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Ex-ICE director on family separation: “You could be creating thousands of immigrant orphans in the US”

The Trump administration has said separation is temporary.

Protest Over The Separation Of Incarcerated Immigrant Families And Children Held In El Paso, Texas
A June 19 protest of Trump’s family separation policy outside a detention center in El Paso, Texas.
Joe Raedle/Getty Images

A former acting director of US Immigration and Customs Enforcement warned that family separation at the border could create “thousands of immigrant orphans in the US.”

John Sandweg, the acting director of ICE from 2013 to 2014 during the Obama administration, said immigration courts handle the cases of adults and children differently, so sometimes parents are deported while their children are left behind in the US — permanently.

“The federal government is not very well equipped to be, for lack of a better term, to be the guardian for thousands of kids,” Sandweg told NBC News. “Why would we intentionally create a crisis where we rip parents away from their children ... when it provides us no value in terms of border security or in terms of deterrence.”

The Trump administration has waffled on its defense of its “zero tolerance” immigration policy, which involves prosecuting all those found to be crossing the border illegally. Children are taken away from their parents because they can’t accompany moms or dad to jail. About 2,300 children were taken from their parents between May 5 and June 9.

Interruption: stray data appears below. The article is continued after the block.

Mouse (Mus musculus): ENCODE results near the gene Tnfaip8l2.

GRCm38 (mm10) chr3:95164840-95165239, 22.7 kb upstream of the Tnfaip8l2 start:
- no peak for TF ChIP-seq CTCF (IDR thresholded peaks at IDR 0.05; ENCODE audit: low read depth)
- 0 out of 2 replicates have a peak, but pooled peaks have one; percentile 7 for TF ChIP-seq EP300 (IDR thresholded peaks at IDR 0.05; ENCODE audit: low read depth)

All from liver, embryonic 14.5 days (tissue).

The separation between parents and kids is not supposed to be permanent, and federal agencies say they have procedures to reunite families.

“They are provided temporary shelter,” Department of Homeland Security Secretary Kirstjen Nielsen said at a Monday press briefing about children separated from their parents. “[The Department of Health and Human Services] works hard to find a parent, relative, or foster home to care for these children. Parents can still communicate with their children through phone calls and video conferencing. And a parent released from custody can be a sponsor and ask HHS to release the child back into their care.”

That reality is much more complex. As Sandweg pointed out, a parent may be deported back to his or her home country — leaving her child behind in the United States. He or she then must navigate the federal bureaucracy, likely with limited resources and knowledge of the US system.

“You could be creating thousands of immigrant orphans in the US that one day could become eligible for citizenship when they are adopted,” Sandweg told NBC News.

Lawsuits and first-person accounts from parents have already indicated that the process of reuniting — or even connecting — parents and children has been fraught for some. As Vox’s Dara Lind noted in her explainer on this crisis:

One flyer given to parents in Texas offered a number to call to locate children. But the number was wrong: Instead of being a number for ORR, it was an ICE tip line. (The flyers had to be corrected in pen.) And even if a parent can call ORR and ORR can identify the child, they might not be able to call the parent back — because immigrants in detention don’t have phone access. (Federal judges sentencing immigrants have urged the government to make sure that they have access to phones so they can relocate their kids.)

The New York Times reported the story of a mother from Guatemala who was separated from her 8-year-old son at the US border; she was sent back to Guatemala, while her son was detained in the US. Another mother from Guatemala is suing the federal government, saying her 7-year-old son was taken from her and officials won’t tell her where he is being held. The woman said she was released from custody last week, but was only able to speak to her son on the phone.